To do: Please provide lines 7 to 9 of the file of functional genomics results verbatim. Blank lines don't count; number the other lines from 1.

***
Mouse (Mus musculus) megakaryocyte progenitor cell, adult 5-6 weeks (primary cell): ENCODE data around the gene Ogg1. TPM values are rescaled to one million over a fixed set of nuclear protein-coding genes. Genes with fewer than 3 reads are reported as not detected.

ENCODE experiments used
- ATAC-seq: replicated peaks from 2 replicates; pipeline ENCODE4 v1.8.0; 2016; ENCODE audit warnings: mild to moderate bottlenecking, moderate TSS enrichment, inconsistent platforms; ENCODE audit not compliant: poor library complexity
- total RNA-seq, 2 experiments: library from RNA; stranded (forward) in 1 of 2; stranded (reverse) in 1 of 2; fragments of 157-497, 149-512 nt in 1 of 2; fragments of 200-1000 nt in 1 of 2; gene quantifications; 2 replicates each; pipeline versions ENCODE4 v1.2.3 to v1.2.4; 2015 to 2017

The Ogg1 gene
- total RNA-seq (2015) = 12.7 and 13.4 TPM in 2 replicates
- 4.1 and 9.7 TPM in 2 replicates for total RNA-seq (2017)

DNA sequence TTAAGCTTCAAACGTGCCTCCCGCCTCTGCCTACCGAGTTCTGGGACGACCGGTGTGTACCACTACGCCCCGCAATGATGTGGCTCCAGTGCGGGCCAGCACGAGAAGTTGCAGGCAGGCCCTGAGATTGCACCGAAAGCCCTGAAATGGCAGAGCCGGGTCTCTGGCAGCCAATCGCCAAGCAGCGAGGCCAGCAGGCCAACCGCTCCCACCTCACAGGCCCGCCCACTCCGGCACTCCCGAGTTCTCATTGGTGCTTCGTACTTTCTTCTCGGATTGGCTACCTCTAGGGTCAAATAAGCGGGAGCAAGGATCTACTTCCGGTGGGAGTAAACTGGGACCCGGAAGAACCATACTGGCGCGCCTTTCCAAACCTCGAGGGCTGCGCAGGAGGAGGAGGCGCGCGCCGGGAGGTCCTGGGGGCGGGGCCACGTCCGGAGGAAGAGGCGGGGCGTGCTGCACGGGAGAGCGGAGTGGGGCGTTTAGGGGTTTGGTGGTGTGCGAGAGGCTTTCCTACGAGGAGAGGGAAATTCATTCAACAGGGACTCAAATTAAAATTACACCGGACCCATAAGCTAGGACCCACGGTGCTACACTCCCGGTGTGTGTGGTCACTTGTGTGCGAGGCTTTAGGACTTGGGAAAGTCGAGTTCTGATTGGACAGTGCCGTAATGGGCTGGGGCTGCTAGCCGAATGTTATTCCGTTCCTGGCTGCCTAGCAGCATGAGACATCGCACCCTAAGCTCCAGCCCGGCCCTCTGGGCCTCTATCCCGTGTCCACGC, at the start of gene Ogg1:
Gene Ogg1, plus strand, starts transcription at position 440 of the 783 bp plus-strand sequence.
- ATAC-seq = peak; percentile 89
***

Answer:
- 4.1 and 9.7 TPM in 2 replicates for total RNA-seq (2017)

DNA sequence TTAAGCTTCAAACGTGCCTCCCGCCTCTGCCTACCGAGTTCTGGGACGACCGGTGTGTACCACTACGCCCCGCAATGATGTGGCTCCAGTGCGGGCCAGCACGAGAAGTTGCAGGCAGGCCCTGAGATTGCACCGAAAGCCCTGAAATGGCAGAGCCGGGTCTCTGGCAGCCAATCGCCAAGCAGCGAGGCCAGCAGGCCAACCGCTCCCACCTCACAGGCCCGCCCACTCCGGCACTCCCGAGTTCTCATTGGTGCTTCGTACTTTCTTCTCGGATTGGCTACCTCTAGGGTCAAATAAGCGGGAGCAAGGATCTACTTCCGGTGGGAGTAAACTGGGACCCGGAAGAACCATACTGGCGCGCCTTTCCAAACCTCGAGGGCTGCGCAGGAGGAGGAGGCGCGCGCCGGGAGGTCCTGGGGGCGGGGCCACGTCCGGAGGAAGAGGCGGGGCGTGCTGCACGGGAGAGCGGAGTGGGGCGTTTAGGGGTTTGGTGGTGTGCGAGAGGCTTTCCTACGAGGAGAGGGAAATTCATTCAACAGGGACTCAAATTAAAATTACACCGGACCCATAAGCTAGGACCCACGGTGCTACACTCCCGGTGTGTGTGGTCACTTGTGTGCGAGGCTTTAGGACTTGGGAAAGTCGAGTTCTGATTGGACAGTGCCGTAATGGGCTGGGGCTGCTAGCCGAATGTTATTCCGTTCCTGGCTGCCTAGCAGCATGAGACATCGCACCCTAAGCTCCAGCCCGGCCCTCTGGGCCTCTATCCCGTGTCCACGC, at the start of gene Ogg1:
Gene Ogg1, plus strand, starts transcription at position 440 of the 783 bp plus-strand sequence.